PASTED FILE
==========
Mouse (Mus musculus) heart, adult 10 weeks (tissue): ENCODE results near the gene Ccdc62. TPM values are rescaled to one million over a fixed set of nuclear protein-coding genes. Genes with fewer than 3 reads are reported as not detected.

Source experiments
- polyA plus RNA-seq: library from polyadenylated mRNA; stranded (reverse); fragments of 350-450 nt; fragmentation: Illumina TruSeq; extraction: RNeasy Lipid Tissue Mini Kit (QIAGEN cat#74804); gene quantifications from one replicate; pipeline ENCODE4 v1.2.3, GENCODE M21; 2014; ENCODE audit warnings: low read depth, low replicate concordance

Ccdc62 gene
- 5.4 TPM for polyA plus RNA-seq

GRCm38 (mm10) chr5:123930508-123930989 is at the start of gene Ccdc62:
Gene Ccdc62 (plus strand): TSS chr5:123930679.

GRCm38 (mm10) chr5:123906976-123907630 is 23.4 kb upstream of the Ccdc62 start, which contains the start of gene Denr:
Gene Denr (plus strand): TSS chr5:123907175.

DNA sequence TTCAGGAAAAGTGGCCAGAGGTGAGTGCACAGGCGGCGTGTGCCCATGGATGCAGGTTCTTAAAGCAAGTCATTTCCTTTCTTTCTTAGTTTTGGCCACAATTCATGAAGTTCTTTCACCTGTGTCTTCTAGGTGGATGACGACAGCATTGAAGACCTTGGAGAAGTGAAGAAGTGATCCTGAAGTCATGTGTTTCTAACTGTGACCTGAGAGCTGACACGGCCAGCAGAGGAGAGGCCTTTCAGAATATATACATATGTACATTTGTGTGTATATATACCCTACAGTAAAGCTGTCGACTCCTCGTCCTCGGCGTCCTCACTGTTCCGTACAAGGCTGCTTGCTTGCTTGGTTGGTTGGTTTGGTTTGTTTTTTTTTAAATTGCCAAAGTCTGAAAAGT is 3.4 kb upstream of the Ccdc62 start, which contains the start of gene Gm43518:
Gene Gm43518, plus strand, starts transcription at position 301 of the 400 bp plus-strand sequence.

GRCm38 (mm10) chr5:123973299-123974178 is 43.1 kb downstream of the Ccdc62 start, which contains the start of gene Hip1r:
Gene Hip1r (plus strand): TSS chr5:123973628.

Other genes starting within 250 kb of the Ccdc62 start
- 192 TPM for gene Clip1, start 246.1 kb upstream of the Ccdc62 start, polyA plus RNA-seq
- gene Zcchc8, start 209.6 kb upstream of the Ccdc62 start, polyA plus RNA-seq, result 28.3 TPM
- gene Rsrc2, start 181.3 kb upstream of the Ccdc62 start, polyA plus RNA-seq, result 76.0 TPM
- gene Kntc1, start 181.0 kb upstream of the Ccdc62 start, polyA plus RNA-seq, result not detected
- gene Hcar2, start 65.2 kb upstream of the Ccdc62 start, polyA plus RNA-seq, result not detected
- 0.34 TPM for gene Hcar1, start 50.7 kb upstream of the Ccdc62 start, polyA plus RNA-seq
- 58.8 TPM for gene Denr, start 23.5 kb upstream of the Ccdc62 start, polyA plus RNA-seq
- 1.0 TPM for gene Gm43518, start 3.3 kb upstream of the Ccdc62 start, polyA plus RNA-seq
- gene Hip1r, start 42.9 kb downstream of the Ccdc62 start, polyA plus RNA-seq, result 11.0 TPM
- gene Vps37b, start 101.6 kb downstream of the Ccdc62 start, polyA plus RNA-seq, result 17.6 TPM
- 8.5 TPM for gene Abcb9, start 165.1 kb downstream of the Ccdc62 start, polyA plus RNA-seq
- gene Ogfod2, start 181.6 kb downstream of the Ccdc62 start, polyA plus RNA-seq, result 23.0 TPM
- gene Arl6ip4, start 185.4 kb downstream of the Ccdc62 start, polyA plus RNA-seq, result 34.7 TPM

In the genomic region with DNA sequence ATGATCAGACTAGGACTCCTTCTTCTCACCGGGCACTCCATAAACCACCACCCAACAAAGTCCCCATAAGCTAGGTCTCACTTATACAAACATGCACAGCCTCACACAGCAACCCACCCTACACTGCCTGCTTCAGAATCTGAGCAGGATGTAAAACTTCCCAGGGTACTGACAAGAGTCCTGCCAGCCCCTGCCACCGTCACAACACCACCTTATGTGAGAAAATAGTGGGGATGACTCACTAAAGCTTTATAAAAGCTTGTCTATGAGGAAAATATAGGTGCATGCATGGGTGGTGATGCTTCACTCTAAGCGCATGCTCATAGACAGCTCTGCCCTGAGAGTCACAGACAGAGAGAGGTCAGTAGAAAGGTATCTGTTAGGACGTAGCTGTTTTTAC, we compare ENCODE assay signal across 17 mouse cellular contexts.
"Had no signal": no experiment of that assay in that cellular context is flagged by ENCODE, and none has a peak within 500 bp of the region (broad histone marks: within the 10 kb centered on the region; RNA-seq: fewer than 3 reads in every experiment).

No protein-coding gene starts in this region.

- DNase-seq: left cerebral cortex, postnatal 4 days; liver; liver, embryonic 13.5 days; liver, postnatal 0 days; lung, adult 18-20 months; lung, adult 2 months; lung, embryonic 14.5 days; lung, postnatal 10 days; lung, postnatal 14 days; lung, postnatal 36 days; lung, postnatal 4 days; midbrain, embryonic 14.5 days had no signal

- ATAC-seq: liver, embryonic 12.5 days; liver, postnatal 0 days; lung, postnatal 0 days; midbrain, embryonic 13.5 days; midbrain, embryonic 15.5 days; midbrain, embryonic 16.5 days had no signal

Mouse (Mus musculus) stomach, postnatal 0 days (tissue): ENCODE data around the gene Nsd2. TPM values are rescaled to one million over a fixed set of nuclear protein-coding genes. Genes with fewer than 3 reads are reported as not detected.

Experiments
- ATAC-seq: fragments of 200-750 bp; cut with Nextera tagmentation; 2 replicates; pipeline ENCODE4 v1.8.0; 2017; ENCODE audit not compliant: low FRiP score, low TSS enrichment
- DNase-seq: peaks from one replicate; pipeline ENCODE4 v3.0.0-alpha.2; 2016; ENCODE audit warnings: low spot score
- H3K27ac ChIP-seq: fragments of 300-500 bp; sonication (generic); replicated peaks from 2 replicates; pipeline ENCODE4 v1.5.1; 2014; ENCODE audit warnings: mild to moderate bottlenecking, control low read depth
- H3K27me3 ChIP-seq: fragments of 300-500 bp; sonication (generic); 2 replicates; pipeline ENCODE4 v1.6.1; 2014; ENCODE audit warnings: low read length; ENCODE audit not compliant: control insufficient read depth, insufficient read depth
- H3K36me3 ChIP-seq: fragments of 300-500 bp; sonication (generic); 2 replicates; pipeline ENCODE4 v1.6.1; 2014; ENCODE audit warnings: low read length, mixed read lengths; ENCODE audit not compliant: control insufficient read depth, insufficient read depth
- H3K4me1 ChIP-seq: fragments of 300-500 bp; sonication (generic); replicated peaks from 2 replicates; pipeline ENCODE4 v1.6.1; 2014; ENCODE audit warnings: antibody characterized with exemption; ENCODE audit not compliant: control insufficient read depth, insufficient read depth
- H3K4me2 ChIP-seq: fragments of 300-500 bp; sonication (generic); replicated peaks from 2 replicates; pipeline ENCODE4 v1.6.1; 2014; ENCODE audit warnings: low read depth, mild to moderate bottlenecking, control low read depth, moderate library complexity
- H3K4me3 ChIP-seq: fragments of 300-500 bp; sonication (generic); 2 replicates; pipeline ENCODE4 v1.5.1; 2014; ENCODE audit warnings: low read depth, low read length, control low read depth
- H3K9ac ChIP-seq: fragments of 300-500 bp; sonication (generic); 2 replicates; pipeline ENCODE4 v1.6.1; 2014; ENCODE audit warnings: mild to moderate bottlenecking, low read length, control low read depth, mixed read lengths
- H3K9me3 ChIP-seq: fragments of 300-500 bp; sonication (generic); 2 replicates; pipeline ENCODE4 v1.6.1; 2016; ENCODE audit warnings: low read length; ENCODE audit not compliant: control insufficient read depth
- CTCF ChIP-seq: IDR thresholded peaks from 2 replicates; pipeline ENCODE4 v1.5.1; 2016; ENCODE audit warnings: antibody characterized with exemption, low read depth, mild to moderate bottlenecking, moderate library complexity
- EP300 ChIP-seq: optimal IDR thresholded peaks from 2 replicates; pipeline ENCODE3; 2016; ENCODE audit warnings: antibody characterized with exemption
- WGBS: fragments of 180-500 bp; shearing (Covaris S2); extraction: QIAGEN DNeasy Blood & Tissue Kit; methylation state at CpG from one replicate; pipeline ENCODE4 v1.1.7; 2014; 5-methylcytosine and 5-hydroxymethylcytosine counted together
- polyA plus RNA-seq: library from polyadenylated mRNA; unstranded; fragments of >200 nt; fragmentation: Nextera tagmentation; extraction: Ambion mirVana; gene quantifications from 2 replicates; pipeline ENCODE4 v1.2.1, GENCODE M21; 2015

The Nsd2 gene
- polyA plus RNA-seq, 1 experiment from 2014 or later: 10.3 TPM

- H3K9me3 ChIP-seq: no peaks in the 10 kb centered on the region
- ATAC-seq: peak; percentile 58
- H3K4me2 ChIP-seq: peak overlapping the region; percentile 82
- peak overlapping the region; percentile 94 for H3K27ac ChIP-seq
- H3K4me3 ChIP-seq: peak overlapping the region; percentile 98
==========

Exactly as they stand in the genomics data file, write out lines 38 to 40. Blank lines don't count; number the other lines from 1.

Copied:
- H3K27me3 ChIP-seq: fragments of 300-500 bp; sonication (generic); 2 replicates; pipeline ENCODE4 v1.6.1; 2014; ENCODE audit warnings: low read length; ENCODE audit not compliant: control insufficient read depth, insufficient read depth
- H3K36me3 ChIP-seq: fragments of 300-500 bp; sonication (generic); 2 replicates; pipeline ENCODE4 v1.6.1; 2014; ENCODE audit warnings: low read length, mixed read lengths; ENCODE audit not compliant: control insufficient read depth, insufficient read depth
- H3K4me1 ChIP-seq: fragments of 300-500 bp; sonication (generic); replicated peaks from 2 replicates; pipeline ENCODE4 v1.6.1; 2014; ENCODE audit warnings: antibody characterized with exemption; ENCODE audit not compliant: control insufficient read depth, insufficient read depth